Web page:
National Network of Environmental and Community Groups Urges the Biden Administration to stop promoting CCS and support real community led solutions.
FOR IMMEDIATE RELEASE: Wednesday, June 14, 2023
CONTACT: Anya Silverman-Stoloff | firstname.lastname@example.org
Phoenix, AZ – Yesterday, members of the Climate Justice Alliance denounced carbon capture and storage in a comment period at the White House Environmental Justice Advisory Council (WHEJAC) meeting. The WHEJAC meeting was held in Phoenix, AZ, and is the first of three meetings this week offering a space for the public to comment on a range of issues concerning the WHEJAC’s environmental justice mission.
Ozawa Bineshi Albert, co-executive director of the Climate Justice Alliance, testified in person, saying:
“We are tired of unproven methods and untested technology that is diverting valuable time and funds that we can no longer afford. We call on the WHEJAC and the Biden Administration to listen to our communities, name the dangers, and end this effort to push CCS/CCUS and other carbon scams that are delaying transition towards proven and sustainable solutions and putting our communities’ lives on the line once again.”
Other members of the Climate Justice Alliance attended the meeting in person, and also provided public comment.
Alejandria Lyons, Coalition Coordinator of New Mexico No False Solution Coalition from Albuquerque, New Mexico explained:
“The development of a hydrogen economy will not resolve our reliance on fossil fuels. The WISHH project, and other large scale hydrogen hubs, will create a public safety crisis. It has been the work of climate justice groups across the US to highlight this issue of over-funding and under-researched technology. In New Mexico, we are spending most of our time debunking the myths around hydrogen rather than focusing our efforts on building a regenerative economy with these federal funds.”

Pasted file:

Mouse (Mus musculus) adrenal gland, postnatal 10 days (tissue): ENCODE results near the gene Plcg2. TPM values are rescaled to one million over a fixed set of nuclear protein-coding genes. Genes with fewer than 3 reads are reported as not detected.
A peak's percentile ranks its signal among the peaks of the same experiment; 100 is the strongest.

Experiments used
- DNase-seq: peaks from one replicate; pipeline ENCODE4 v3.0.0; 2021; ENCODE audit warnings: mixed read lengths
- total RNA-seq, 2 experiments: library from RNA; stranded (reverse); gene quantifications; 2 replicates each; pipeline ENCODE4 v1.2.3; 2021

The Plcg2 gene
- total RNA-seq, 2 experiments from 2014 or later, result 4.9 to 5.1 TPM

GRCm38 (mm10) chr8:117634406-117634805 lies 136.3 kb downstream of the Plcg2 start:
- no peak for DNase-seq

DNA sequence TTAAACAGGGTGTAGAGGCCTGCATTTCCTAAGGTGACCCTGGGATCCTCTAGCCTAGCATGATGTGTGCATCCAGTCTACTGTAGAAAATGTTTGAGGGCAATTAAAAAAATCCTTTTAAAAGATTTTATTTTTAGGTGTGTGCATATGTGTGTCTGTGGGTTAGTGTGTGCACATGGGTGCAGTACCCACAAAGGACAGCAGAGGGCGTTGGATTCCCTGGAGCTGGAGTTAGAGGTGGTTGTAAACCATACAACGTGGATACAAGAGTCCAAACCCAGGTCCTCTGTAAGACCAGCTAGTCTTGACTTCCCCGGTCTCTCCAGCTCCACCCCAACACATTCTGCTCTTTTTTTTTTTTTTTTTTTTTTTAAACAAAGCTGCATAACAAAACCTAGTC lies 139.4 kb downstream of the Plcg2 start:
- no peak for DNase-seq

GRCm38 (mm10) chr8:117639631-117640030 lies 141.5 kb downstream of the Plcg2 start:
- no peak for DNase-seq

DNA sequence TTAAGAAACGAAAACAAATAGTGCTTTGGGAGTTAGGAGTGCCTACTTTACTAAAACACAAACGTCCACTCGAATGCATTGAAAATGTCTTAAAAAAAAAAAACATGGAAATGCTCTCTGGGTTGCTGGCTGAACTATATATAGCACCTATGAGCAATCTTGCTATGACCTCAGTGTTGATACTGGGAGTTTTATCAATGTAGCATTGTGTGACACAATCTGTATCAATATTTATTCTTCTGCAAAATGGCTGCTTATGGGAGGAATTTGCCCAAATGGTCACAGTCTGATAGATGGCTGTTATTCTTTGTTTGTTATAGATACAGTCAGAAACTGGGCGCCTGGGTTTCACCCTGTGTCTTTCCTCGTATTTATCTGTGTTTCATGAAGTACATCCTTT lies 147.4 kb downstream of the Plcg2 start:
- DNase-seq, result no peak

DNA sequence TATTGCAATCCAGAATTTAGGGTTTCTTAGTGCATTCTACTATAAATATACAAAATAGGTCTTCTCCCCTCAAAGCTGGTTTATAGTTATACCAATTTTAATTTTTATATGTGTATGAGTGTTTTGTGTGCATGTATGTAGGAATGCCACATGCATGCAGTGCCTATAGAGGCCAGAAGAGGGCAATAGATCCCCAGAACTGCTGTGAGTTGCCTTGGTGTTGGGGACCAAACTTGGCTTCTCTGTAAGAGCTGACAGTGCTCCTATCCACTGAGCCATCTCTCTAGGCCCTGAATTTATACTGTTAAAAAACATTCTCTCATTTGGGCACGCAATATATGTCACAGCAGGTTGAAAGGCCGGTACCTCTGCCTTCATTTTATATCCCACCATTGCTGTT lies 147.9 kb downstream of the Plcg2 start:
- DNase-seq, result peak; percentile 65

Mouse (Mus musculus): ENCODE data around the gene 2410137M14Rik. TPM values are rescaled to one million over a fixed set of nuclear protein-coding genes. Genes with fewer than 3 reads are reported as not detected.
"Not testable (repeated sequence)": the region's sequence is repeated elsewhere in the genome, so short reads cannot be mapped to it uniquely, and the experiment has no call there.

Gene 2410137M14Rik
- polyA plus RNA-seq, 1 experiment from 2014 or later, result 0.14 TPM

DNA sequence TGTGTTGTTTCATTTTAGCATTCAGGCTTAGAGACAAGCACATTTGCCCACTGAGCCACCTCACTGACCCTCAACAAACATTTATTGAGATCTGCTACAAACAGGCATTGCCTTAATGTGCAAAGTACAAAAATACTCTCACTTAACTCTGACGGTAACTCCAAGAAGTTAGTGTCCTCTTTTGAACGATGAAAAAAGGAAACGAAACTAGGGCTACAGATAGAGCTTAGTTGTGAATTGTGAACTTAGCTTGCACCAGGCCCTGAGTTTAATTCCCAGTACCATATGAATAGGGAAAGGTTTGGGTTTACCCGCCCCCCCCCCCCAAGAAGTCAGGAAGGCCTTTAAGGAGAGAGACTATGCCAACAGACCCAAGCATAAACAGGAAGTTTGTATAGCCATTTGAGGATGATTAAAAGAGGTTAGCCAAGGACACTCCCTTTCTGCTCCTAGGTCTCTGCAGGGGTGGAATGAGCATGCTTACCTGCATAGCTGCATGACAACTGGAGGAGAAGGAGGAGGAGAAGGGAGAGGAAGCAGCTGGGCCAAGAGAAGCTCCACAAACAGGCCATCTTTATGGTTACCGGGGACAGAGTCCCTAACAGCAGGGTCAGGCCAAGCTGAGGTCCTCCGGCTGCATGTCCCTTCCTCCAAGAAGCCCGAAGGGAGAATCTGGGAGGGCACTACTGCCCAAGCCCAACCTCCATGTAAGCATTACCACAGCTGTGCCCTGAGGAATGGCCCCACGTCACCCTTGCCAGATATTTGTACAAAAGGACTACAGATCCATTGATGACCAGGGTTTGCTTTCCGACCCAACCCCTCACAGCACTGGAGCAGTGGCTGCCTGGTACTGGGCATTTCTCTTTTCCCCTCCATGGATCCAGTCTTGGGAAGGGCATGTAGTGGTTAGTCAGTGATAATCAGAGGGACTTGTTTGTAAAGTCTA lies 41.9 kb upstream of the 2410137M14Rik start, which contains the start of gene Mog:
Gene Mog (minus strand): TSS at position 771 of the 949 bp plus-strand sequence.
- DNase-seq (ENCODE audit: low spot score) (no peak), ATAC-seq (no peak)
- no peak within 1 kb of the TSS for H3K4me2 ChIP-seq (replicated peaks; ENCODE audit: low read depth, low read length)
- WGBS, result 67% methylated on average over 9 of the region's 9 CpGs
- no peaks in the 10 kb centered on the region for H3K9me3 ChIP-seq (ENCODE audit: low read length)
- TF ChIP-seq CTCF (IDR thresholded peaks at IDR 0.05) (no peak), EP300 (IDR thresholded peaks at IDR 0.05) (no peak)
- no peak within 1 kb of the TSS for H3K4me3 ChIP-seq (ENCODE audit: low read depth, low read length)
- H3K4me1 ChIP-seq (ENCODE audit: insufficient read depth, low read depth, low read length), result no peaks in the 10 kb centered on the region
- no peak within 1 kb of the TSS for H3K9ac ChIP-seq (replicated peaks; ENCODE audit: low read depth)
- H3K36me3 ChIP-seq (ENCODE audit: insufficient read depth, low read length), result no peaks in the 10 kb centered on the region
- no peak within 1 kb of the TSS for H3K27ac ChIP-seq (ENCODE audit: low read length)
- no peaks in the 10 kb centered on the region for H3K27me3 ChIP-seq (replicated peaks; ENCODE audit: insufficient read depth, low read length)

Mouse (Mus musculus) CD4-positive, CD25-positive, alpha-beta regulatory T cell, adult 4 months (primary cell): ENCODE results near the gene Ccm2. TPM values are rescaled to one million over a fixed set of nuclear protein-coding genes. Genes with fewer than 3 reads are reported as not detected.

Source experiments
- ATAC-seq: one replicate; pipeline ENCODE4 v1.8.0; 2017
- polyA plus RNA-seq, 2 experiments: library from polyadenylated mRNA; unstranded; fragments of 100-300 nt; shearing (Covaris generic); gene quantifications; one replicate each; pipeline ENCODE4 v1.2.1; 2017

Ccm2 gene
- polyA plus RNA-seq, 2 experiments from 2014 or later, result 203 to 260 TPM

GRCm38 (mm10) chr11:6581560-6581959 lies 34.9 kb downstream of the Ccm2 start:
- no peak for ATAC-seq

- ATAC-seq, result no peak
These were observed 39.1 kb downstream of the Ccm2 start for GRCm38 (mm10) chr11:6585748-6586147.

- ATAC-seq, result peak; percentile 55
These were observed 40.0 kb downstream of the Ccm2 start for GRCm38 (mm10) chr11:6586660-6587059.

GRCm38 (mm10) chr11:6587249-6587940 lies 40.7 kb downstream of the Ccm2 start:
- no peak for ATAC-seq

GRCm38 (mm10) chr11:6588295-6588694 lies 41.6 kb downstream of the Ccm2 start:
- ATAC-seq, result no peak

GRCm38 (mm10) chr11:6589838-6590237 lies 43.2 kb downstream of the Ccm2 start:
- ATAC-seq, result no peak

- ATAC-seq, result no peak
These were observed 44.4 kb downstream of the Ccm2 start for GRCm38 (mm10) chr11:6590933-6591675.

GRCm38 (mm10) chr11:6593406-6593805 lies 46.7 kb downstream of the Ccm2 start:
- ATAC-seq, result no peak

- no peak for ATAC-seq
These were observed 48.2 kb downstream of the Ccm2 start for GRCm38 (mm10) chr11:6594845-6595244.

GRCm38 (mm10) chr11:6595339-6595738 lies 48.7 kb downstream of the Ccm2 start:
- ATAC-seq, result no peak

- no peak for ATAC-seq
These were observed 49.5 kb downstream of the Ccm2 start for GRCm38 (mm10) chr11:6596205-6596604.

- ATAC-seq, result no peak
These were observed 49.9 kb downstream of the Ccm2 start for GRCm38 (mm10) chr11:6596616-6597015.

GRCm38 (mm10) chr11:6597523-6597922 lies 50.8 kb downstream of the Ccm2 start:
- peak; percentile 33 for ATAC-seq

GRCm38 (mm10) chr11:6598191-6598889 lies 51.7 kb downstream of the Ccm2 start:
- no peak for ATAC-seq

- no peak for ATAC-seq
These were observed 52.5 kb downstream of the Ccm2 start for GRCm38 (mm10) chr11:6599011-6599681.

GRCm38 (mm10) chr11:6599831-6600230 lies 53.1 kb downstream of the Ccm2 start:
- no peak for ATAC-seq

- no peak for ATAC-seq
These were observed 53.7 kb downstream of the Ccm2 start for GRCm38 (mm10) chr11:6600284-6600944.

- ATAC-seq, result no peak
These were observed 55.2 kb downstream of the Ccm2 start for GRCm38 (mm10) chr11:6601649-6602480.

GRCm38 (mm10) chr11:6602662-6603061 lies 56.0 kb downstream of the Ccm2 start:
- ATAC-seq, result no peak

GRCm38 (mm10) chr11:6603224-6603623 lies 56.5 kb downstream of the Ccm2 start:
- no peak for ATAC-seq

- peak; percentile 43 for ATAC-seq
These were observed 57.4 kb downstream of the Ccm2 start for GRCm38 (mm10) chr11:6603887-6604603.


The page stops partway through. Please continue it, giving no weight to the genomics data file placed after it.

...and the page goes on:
Chloe Desir, Environmental Justice Organizer, Ironbound Community Corporation from New Jersey added:
“I’m here to urge the WHEJAC to stop the possible extension of the life of fossil fuels through the use of CCUS, which actually prevents climate mitigation. As someone who lives and works in an environmental justice community, we need viable and sustainable solutions including investing in green infrastructure instead of fossil fuel projects that use methods such as carbon capture storage.”
Soni Grant, Campaigner with the Center for Biological Diversity from Santa Fe, New Mexico said:
“It’s unacceptable that the Biden Administration and states like New Mexico are promoting hydrogen and carbon capture, which will only increase oil and gas extraction at a time when the climate emergency demands the opposite. Hydrogen is another bait and switch from an administration that continues to break its promises to aggressively tackle climate change and help communities achieve a just, equitable transition to renewable energy.”
Kiara Pereira, Just Transition Organizer with Urban Tilth in Richmond, CA.
“An overreliance on hydrogen projects by the Biden Administration cannot continue. It leaves frontline communities [like mine] vulnerable and silenced in the discussion of moving away from fossil fuels.”
There is broad consensus among key stakeholders that carbon capture and storage is unproven, will not get us to key climate targets, and will exacerbate environmental injustice concerns while prolonging reliance on broken fossil fuel infrastructure.